Auction Property

It was Mot to be in Mottingham

When you see a 3 bed house in London for sale at a guide of £80k you know something’s wrong…but curiosity got the better of me and I had to go and take a look.

Prior research had shown the house had been on sale for £160k a year ago but it had not sold and had been taken off the market and was now going to auction…that is never a good sign.

Anyway, off I trotted and I was pleasantly surprised!

I knew it was an ex council house but the area and the estate looked well cared for and tidy:

The house was never going to win any design awards and the flat roof was not ideal – but it was OK

It came with a garage underneath…bonus!

It had 3 reasonable sized bedrooms. A bright orange lounge with a rather strange built up stage and feature wall (and carpet which looked like grass!!)

And a great sized kitchen/diner – although the wood cladding looked rather suspect and the homemade electrical extension looked dodgy:

But nothing that could not be sorted!


Convinced it was a goer I sent the papers to my solicitor to check.

Well that was the glitch. It was a freehold house with a leasehold interest – but the leaseholder was missing – and you were NOT buying the lease!

In layman’s terms – when you buy a flat you buy the leasehold and then you pay ground rent and service charges to the freeholder. You owning the leasehold means you get to live in the property for the length of the lease. With me so far? Well, here you owned the freehold but somebody else owned the leasehold. That means somebody else should/ could be living in the house. This meant that effectively you were squatting in the house!!! And to cap it off – the garage which the house was built on was also leasehold – and owned by somebody else entirely!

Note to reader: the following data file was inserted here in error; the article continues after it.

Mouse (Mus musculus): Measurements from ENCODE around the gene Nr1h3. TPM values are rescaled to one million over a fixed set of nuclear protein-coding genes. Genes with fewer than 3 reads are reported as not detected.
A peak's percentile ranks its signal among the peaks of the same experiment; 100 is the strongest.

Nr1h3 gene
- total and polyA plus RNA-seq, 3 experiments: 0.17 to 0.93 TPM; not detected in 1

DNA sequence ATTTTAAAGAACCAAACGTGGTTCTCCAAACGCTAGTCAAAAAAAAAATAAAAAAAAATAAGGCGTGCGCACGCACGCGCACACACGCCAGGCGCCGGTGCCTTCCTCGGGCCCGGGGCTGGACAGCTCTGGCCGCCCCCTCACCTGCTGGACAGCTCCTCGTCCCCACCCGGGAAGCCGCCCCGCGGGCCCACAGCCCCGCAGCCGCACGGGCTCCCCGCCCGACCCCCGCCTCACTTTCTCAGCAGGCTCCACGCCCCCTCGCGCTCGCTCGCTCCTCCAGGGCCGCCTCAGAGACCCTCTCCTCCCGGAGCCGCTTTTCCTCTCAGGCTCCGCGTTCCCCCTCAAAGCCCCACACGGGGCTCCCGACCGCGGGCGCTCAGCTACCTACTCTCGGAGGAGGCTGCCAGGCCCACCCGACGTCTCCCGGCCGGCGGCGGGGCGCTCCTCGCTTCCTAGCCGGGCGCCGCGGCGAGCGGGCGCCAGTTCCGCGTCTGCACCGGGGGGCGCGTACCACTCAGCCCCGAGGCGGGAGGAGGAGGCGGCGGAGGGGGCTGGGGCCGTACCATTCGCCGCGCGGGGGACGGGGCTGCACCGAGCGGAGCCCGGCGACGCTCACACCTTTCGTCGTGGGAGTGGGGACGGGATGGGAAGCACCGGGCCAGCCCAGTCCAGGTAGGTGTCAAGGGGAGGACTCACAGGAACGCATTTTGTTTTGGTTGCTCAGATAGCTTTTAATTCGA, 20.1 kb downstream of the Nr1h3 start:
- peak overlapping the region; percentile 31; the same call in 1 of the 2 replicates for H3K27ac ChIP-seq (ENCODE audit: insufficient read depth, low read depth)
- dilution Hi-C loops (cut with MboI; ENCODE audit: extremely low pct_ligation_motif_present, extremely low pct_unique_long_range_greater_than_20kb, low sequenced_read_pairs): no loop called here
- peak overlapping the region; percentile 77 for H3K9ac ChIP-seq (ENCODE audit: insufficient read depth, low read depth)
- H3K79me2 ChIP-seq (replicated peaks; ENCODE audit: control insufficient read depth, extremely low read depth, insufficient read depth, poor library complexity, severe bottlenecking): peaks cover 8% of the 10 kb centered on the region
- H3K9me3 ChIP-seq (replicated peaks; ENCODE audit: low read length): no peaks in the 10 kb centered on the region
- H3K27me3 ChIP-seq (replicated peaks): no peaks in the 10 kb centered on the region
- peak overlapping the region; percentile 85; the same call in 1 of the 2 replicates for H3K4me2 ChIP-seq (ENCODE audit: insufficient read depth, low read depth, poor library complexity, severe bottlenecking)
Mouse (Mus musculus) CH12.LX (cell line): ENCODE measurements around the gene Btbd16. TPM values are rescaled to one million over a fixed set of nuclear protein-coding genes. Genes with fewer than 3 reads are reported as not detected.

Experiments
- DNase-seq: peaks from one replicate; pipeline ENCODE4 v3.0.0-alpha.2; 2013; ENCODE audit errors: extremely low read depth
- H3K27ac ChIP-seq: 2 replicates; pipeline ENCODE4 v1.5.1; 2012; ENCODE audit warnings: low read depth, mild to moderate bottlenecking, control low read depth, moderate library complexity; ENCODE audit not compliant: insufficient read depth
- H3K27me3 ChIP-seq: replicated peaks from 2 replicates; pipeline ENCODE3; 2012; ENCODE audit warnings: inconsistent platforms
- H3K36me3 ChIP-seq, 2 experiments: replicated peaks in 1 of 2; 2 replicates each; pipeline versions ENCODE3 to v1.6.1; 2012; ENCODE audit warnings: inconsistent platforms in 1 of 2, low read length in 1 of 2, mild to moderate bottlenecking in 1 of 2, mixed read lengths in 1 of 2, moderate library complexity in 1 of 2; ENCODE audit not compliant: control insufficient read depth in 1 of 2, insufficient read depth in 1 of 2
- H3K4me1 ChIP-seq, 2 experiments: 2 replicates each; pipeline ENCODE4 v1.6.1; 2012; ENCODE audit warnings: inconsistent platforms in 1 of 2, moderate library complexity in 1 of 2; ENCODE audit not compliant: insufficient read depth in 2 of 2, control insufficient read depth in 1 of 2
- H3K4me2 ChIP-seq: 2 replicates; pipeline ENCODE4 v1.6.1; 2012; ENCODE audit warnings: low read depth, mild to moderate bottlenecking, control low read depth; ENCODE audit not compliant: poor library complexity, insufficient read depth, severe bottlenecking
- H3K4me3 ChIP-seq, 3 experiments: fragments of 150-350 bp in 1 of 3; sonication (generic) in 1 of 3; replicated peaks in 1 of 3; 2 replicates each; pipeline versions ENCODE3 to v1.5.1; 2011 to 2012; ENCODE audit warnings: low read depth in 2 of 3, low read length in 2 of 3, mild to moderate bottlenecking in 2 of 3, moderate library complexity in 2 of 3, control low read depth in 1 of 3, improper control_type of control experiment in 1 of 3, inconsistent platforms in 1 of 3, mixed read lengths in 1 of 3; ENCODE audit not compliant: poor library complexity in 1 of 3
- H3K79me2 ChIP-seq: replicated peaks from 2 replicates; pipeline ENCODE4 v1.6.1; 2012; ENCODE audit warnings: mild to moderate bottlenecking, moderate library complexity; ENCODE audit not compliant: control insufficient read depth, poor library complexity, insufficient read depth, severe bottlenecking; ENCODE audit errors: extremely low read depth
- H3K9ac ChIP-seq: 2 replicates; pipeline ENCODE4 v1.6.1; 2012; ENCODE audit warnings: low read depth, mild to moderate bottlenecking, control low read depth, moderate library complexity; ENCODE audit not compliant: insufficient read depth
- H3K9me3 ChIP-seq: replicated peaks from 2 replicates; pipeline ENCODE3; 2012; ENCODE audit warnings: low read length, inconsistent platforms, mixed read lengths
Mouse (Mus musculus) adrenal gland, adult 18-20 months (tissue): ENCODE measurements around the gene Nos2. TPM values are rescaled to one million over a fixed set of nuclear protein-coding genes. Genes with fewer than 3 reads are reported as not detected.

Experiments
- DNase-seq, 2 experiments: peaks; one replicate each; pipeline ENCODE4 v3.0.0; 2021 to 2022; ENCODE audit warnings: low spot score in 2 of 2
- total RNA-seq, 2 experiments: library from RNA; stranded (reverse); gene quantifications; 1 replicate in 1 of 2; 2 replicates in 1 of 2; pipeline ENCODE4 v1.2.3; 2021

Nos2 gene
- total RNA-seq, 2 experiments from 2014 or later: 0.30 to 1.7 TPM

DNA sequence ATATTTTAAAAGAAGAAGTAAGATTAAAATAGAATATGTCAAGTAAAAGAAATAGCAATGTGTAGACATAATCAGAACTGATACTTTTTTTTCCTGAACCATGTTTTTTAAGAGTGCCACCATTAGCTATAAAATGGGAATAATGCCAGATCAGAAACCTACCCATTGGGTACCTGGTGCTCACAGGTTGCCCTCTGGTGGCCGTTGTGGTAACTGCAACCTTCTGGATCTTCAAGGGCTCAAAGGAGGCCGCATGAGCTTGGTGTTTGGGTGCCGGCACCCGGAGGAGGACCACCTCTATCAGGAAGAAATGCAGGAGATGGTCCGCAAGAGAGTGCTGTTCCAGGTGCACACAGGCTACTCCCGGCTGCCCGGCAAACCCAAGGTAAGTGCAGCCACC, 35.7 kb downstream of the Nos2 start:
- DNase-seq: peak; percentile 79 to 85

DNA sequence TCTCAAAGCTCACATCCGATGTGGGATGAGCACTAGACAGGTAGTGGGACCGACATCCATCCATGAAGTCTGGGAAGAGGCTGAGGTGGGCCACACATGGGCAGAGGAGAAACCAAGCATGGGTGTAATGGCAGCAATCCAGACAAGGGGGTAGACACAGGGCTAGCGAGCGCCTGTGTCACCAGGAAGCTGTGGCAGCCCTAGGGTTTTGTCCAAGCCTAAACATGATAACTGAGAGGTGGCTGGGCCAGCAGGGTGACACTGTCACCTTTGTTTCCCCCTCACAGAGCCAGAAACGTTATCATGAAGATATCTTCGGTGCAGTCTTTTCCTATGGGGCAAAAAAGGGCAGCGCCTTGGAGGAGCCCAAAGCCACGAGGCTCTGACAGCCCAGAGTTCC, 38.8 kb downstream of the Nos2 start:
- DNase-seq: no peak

My solicitor was rather perturbed by my choice:

“Sam, you have brought me some complicated properties – but this is the worst so far”

Unabated I decided to continue in my line of optimism

“Yes, I understand your concerns, but what can be done about it?” I enquired

“Well” she replied “The best thing would be to get an indemnity policy so that if the missing leaseholder turns up and stakes a claim in the property – you are now effectively squatting – then you would be covered for the market value of the property. After 10 years you could then make a claim for adverse possession”

I liked it – a solicitor who saw the problems, coughed and spluttered, and then came up with a viable solution!

“So that’s us sorted then – that’s what I’ll do!” I replied

“Oh there’s just one more thing Sam” She cautioned

“What’s that?”

“I doubt you’ll get lending on this and it will be difficult to sell – you might want to speak to some banks before you bid…”

“Ah” I replied “That’s a slight fly in the ointment”

I proceeded to call the bank, explain the situation and send them the documents to get their thoughts.  I was very stressed as it was 3.30pm and the auction was 11am the next day!

4.45pm my phone rings. It’s the bank manager

“We’ve had our specialist security sector look at this and they’re happy to lend as long as you take out the indemnity policy for full market value” He explained

“Yippeee!!!!!!!” I was chuffed!!

Off to auction I went…..

So given the guide was 80k, given the legal issues, given you will be squatting in the house, given most banks wouldn’t lend, given it was a nightmare property to try and even sell I figured I would get a bargain! I was planning to rent it for the next 10 years and at a rent of approx £950 pcm I was thinking it would be a good investment….

But so did everyone else….I didn’t even get to put up my hand as it sailed past my £120k limit and sold for £138k…

Ah well obviously I wasn’t cut out to be a squatter!!!!

    1. Sam

      After 10 years you could go for adverse possession so it was a long term property. The rent was around £950pcm and the demand is strong. At the price paid you would still get a good yield, but I am prefer to build in safety nets!

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